Question 2

The Ranked-Choice Voting initiative is a initiative petition to enact a ranked-choice voting system in MA starting in 2022. 

Currently, MA uses a plurality voting system. A plurality system means that whichever candidate receives the most votes wins the election regardless of whether or not they win a majority of the votes. It is a "winner takes all" system and the most common voting system in the United States. Question 2 would enact ranked-choice voting (RCV) for primary and general elections for state executive officials, state legislators, federal congressional representatives, and certain county offices. RCV is a voting method in which voters rank candidates according to their preferences. The candidate that receives a majority of first-preference votes is declared the winner.

What does your vote mean?

A "yes" vote supports enacting ranked-choice voting (RCV) for primary and general elections for state executive officials, state legislators, federal congressional and senate seats, and certain county offices beginning in 2022

 A "no" vote opposes changing the existing plurality voting system to ranked-choice voting for primary and general elections for state executive officials, state legislators, federal congressional and senate seats, and county offices.

Read more about Question 2 on Ballotpedia

Who Supports Question 2? Who Opposes Question 2?
Voter Choice Massachusetts Massachusetts Fiscal Alliance
Democratic  Party of Massachusetts Protect my Ballot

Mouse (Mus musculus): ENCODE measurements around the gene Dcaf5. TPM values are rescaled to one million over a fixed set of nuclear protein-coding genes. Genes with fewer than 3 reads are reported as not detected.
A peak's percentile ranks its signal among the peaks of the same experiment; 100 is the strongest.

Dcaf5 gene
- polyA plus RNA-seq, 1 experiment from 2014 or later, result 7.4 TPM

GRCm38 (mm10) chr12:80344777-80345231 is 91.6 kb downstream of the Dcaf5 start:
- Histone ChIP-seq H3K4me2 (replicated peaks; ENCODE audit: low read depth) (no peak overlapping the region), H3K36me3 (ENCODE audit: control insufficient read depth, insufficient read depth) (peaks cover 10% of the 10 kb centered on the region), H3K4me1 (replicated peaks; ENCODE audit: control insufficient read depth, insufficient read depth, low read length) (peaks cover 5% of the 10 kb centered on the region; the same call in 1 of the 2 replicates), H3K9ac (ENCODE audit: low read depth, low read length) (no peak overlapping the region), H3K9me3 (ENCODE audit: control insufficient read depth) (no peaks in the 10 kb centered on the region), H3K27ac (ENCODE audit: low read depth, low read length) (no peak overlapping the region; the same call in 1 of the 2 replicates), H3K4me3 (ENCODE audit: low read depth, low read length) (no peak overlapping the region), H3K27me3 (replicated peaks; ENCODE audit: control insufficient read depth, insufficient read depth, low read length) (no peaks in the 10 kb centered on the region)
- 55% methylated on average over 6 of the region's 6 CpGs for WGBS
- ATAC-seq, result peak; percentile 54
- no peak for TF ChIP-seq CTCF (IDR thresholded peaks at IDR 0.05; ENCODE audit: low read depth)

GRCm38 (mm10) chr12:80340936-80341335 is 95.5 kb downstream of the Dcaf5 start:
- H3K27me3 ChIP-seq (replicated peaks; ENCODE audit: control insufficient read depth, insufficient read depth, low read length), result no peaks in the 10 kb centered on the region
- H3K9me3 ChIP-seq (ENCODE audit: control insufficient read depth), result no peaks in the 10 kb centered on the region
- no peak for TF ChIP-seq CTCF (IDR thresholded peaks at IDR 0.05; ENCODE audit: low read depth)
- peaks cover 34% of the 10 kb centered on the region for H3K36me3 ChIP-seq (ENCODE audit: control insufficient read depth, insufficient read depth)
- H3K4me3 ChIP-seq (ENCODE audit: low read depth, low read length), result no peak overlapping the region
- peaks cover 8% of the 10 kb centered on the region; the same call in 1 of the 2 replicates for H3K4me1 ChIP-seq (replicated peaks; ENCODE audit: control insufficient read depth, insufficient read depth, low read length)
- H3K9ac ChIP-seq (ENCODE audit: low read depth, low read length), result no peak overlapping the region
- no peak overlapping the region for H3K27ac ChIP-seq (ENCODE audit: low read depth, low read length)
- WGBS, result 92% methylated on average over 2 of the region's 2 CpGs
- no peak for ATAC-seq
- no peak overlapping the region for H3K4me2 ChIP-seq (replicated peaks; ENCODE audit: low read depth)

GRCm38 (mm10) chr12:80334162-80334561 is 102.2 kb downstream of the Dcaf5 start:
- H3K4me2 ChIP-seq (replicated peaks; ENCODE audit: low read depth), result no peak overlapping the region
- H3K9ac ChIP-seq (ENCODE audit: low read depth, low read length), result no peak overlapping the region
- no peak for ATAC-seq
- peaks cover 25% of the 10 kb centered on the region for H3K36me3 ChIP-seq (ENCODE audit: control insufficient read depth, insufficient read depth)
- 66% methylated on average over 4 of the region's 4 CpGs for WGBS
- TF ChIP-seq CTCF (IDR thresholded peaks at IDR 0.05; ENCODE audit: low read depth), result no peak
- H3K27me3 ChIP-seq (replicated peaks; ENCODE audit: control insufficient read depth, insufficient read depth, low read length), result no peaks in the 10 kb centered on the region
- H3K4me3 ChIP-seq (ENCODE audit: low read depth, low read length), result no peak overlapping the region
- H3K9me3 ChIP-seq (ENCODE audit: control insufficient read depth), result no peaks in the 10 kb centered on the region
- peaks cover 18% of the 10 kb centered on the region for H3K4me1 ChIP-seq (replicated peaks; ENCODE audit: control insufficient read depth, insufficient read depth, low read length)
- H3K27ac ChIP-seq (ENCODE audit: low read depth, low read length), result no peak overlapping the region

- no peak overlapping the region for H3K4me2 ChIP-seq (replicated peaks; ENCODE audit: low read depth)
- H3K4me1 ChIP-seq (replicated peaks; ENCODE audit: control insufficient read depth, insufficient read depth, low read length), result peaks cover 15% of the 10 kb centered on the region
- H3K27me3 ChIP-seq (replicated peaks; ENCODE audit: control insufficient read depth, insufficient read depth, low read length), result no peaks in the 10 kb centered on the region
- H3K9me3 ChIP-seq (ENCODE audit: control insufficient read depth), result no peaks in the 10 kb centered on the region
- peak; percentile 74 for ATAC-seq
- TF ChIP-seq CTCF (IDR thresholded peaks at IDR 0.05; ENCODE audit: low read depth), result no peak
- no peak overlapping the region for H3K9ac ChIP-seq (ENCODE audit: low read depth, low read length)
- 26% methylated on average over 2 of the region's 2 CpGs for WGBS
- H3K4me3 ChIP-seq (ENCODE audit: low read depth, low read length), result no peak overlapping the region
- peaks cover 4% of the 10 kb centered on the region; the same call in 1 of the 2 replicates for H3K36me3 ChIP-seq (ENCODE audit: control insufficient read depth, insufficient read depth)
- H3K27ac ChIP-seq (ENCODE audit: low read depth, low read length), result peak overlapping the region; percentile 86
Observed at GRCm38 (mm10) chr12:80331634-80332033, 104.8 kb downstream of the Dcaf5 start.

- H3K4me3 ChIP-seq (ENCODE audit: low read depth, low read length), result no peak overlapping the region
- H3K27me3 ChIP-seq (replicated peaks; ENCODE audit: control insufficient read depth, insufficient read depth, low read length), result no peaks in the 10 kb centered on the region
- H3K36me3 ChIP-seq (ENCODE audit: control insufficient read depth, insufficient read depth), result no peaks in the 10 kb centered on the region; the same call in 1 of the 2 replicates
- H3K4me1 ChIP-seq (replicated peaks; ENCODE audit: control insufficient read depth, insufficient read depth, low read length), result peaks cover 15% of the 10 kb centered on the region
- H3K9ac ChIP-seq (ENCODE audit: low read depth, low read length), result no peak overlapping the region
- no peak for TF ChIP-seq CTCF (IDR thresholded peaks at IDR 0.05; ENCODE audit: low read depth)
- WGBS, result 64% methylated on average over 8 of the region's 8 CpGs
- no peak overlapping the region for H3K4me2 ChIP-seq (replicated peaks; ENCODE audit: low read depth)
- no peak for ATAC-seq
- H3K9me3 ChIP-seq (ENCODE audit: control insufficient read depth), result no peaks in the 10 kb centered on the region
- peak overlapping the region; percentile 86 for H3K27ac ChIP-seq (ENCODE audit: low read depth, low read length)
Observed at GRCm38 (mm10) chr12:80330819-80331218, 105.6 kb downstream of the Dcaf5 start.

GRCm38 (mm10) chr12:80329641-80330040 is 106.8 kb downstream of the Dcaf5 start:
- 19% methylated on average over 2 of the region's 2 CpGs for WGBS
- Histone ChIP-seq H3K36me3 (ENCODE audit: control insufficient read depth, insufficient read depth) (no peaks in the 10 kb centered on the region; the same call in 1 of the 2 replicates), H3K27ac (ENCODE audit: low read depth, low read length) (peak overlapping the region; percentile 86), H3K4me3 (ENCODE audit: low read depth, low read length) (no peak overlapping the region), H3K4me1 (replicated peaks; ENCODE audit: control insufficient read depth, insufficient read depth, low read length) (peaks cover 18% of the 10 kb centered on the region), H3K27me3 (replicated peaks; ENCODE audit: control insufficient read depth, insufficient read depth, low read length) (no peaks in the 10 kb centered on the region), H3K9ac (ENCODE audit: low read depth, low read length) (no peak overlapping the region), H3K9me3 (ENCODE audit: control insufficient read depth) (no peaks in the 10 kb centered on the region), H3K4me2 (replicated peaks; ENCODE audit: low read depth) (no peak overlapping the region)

Libertarian Party of Massachusetts   

Read More from the Boston Globe

As Mass. weighs ranked-choice voting, Maine's 'experiment' offers evidence of promises kept, still unfulfilled

Ranked-choice voting debated as referendum nears

A vote for equity at the polls

Lawmakers should seek SJC opinion on ranked-choice voting's legality, review urges

 

 

What do supports say?

  • Cheryl Clyburn Crawford, executive director of MassVote: "Ranked choice voting puts more power into the hands of voters, where it belongs. By allowing us to rank candidates, it gives us more say at the ballot box. You will never feel your voice isn’t heard or your vote doesn’t count. We deserve a government that works for “We the people,” not for special interests or the establishment and its hand-picked candidates."
  • Shauna Hamilton, deputy campaign manager of Voter Choice for Massachusetts: "Ranked Choice Voting is simple, fair and easy. On your ballot, you can vote for just one candidate like you always have, or you can rank your first choice, your second choice and your third choice, just like you rank things in order in your everyday life. If your favorite candidate can’t win, your vote is instantly counted for your second choice so your vote matters more."

What do opponents say?

  • Paul Schlichtman, member of the Arlington Democratic Town Committee: "If we truly want to provide voters with choices, we need structural reforms to diminish the prospect of ballots full of uncontested races. ... A 'no' vote on this year’s ranked choice question will require advocates to build a coalition with proponents of other reforms designed to generate competitive elections. If the question is approved, we will not see meaningful reforms, but instead will get ranked choice in a state where 78 percent of the races are uncontested." 
  • Paul Craney, spokesman for Massachusetts Fiscal Alliance: "Runoff elections would work fine, where there would be a second election day and the highest two vote-getters would advance to that. That allows the voters the ability — which ranked-choice, or instant-runoff voting, doesn't allow you — to have an understanding of who the final two [candidates] are to make the determinations." [Source]